Energy labels: most French people struggle to decipher them

A green and red rating system ranging from the letters A+++ to G. Here is in one sentence what the label of a new household appliance may look like. Several of them are now subject to mandatory energy labelling. This is for example the case of washing machines, refrigerators, dishwashers and televisions. Convenient for determining the energy consumption of the device you are about to buy!

But according to a recent survey conducted for the eco-heating company Rothelec, the content of these labels remains difficult to decipher for many respondents. While 86% say they know the labeling to indicate the energy consumption of a device, it is however a different story when it comes to inspecting the content of these labels in detail. Only 31% understand, for example, the classification of letters, 55% admit that they do not know their exact meaning, while 14% admit to being completely unaware of their meaning.

A more general misunderstanding

The French also do not always know what type of household appliance is subject to energy labelling. For example, radiators are currently not subject to this legislation. A fact that more than 60% of French people ignore. Only 37% of respondents know that “energy labels” are not on radiators. To compensate for this lack of labelling, two other standards have been created: the NF Electricity Performance and the European standard Eu.BAC. But according to the survey, most French people have never heard of it.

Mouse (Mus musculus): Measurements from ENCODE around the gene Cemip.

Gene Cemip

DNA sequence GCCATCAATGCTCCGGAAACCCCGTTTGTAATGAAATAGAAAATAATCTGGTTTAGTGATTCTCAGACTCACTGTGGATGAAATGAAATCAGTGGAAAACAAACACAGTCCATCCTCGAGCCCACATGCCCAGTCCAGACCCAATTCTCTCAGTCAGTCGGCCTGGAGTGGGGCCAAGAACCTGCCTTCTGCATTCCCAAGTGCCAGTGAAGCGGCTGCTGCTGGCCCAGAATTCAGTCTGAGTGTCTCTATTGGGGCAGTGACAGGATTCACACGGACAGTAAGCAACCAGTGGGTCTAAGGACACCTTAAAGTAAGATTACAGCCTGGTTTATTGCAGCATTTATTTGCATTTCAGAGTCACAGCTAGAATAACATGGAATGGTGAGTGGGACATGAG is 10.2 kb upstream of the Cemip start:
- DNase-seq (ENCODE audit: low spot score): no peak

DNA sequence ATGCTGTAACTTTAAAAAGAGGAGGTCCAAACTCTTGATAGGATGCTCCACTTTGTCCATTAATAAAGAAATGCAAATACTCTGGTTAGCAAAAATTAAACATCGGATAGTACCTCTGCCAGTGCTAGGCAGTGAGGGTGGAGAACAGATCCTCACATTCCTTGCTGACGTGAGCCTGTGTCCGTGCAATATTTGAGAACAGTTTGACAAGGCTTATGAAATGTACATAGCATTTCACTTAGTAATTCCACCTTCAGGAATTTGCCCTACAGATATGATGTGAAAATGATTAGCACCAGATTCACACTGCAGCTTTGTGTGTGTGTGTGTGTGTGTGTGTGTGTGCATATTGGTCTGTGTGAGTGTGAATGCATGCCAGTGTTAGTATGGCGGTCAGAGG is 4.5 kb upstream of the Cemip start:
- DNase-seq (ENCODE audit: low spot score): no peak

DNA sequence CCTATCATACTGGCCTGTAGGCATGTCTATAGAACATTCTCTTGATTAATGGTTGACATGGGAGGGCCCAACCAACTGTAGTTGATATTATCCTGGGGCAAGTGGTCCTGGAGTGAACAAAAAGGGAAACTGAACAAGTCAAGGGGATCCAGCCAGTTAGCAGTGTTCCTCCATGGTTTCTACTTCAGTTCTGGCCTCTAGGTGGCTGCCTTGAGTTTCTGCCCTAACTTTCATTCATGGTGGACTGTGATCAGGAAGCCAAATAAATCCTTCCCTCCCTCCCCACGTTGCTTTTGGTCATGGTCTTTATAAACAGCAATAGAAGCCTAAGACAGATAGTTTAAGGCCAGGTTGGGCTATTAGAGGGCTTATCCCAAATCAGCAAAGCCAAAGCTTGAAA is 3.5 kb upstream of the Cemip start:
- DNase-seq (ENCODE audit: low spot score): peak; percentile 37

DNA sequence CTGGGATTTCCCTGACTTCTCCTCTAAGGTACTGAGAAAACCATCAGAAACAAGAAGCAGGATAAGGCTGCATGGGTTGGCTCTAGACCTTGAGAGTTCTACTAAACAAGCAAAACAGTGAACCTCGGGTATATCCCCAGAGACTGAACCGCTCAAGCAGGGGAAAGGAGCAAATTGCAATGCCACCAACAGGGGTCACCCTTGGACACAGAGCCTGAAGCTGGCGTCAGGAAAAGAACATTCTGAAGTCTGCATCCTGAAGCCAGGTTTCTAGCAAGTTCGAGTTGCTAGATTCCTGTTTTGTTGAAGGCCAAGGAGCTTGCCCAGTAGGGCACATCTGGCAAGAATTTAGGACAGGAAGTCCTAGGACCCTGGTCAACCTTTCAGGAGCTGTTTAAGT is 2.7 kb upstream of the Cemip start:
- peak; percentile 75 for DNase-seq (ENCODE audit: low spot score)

Since February 2021, a new version of the European energy label (now ranging from classes A to G) has appeared on household appliances. A change intended to facilitate the reading of labels and to “better guide consumers towards economical products”, said the Agency for Ecological Transition. Four categories of equipment are concerned: refrigerators/freezers/wine cellars, washing machines, dishwashers and televisions/screens.

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